As part of the post-war denazification campaign, as many as 20 million Germans were screened for employment by Allied armies. Applicants were ordered to fill out political questionnaires (Fragebögen) and allowed to justify their membership in Nazi organizations in appended statements. This mandatory act of self-reflection has led to the accumulation of a massive archival repository, likely the largest collection of autobiographical writings about the Third Reich. This article interprets individual and family stories recorded in denazification documents and provides insight into how Germans chose to remember and internalize the National Socialist years. The Fragebogen allowed and even encouraged millions of respondents to rewrite their personal histories and to construct whitewashed identities and accompanying narratives to secure employment. Germans embraced the unique opportunity to cast themselves as resisters and victims of the Nazi regime. These identities remained with them after the dissolution of the denazification project and were carried forward into the post-occupation period.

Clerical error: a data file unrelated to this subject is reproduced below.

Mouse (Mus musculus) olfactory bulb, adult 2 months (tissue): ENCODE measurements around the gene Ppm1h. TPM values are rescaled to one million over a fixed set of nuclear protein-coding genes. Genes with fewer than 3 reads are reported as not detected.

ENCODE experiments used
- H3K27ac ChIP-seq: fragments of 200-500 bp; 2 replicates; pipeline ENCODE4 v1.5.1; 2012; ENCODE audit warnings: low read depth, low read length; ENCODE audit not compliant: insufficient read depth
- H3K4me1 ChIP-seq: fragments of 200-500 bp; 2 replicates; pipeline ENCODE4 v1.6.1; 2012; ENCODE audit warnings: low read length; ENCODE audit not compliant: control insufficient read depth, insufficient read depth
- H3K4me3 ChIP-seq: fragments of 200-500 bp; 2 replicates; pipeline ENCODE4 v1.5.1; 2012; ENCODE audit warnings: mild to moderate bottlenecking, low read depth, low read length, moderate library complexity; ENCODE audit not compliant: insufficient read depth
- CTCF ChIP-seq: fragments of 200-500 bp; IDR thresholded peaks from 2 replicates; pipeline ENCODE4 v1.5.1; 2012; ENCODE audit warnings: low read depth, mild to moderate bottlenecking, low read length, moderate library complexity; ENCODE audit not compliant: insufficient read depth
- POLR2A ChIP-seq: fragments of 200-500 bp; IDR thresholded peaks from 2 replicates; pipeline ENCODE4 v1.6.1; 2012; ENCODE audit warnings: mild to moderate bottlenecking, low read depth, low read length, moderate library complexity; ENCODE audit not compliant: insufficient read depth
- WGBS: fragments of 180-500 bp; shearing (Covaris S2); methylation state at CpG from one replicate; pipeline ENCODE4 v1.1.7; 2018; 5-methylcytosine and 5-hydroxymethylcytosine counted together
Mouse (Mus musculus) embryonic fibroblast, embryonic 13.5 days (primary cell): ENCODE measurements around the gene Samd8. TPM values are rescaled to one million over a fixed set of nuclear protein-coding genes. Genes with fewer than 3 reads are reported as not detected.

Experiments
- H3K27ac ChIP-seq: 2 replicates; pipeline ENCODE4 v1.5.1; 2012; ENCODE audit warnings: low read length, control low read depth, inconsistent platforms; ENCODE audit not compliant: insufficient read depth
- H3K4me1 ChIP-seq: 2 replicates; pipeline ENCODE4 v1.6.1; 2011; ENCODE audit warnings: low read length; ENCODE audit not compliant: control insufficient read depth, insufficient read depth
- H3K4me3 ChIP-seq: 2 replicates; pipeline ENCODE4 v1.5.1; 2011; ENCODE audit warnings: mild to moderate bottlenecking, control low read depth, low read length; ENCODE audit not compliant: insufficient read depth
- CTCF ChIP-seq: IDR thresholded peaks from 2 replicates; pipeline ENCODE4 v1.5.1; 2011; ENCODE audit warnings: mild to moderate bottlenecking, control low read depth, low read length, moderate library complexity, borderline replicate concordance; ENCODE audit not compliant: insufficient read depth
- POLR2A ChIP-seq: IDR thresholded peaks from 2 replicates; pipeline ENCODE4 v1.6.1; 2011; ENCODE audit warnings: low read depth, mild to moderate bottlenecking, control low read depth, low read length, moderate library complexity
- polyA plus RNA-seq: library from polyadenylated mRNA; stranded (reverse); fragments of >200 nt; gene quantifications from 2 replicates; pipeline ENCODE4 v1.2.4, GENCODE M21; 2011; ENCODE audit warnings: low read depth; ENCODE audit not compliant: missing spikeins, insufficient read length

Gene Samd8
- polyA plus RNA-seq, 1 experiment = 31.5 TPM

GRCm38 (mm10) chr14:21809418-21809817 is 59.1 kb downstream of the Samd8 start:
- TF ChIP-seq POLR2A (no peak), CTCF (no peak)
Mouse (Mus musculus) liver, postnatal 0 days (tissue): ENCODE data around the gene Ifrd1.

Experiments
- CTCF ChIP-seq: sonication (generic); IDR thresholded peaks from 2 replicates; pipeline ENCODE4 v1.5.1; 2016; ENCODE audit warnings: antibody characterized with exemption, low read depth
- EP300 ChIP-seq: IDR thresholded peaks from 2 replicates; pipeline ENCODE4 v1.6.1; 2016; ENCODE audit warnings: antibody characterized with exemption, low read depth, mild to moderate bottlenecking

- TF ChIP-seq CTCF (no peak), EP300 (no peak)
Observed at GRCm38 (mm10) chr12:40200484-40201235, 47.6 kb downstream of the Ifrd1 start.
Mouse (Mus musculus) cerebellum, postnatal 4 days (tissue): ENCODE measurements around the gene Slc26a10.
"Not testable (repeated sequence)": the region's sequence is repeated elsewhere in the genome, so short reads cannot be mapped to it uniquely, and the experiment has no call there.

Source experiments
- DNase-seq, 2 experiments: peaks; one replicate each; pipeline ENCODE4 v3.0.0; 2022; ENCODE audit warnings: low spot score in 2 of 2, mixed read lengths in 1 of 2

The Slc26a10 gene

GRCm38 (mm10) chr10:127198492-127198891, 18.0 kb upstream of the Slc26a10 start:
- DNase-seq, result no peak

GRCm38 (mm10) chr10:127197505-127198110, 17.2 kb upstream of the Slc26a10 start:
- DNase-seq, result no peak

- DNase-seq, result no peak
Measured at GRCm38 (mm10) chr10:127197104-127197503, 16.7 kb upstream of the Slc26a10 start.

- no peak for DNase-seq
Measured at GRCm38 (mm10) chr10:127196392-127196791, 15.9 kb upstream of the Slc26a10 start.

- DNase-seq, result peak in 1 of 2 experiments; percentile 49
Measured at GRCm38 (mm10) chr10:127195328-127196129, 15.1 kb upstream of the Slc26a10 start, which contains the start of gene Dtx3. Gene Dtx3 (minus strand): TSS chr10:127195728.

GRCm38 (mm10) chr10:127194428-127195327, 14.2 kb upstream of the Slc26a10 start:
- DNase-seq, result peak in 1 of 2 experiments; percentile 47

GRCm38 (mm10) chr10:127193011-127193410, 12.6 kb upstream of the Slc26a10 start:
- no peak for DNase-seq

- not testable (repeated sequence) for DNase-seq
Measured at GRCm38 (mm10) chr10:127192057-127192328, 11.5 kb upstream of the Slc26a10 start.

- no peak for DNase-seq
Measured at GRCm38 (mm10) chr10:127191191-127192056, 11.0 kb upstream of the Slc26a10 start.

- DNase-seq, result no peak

Mikkel Dack is an Assistant Professor of History at Rowan University and Director of Research at the Rowan Center for the Study of the Holocaust, Genocide, and Human Rights. His current book project is an everyday history of denazification during the Allied military occupation, including German efforts to utilize political screening to whitewash their Nazi past. He has also written articles on post-traumatic stress among Nazi perpetrators, political denunciation, and negative eugenics legislation. He is currently conducting research on the transnational history of deradicalization, particularly Allied efforts to eradicate fascism in defeated Germany, Austria, Italy, and Japan.